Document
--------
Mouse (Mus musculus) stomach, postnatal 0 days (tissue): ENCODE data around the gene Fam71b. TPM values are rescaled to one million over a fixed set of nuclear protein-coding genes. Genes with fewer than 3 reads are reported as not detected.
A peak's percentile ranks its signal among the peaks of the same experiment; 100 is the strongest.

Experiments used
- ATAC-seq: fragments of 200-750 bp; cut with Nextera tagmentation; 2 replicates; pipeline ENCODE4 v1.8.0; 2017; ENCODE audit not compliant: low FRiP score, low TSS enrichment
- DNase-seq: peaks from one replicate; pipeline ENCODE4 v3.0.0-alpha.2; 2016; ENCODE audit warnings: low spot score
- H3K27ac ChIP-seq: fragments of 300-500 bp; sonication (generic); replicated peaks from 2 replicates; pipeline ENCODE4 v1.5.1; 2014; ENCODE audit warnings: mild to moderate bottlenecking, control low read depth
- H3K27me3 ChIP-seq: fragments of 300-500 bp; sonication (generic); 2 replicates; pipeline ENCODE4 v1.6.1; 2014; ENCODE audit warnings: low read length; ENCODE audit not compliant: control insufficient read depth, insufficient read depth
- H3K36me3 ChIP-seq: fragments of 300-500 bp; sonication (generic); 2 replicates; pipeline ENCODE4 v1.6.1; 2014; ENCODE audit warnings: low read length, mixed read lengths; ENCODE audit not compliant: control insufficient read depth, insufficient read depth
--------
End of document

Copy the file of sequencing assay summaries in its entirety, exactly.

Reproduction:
Mouse (Mus musculus) stomach, postnatal 0 days (tissue): ENCODE data around the gene Fam71b. TPM values are rescaled to one million over a fixed set of nuclear protein-coding genes. Genes with fewer than 3 reads are reported as not detected.
A peak's percentile ranks its signal among the peaks of the same experiment; 100 is the strongest.

Experiments used
- ATAC-seq: fragments of 200-750 bp; cut with Nextera tagmentation; 2 replicates; pipeline ENCODE4 v1.8.0; 2017; ENCODE audit not compliant: low FRiP score, low TSS enrichment
- DNase-seq: peaks from one replicate; pipeline ENCODE4 v3.0.0-alpha.2; 2016; ENCODE audit warnings: low spot score
- H3K27ac ChIP-seq: fragments of 300-500 bp; sonication (generic); replicated peaks from 2 replicates; pipeline ENCODE4 v1.5.1; 2014; ENCODE audit warnings: mild to moderate bottlenecking, control low read depth
- H3K27me3 ChIP-seq: fragments of 300-500 bp; sonication (generic); 2 replicates; pipeline ENCODE4 v1.6.1; 2014; ENCODE audit warnings: low read length; ENCODE audit not compliant: control insufficient read depth, insufficient read depth
- H3K36me3 ChIP-seq: fragments of 300-500 bp; sonication (generic); 2 replicates; pipeline ENCODE4 v1.6.1; 2014; ENCODE audit warnings: low read length, mixed read lengths; ENCODE audit not compliant: control insufficient read depth, insufficient read depth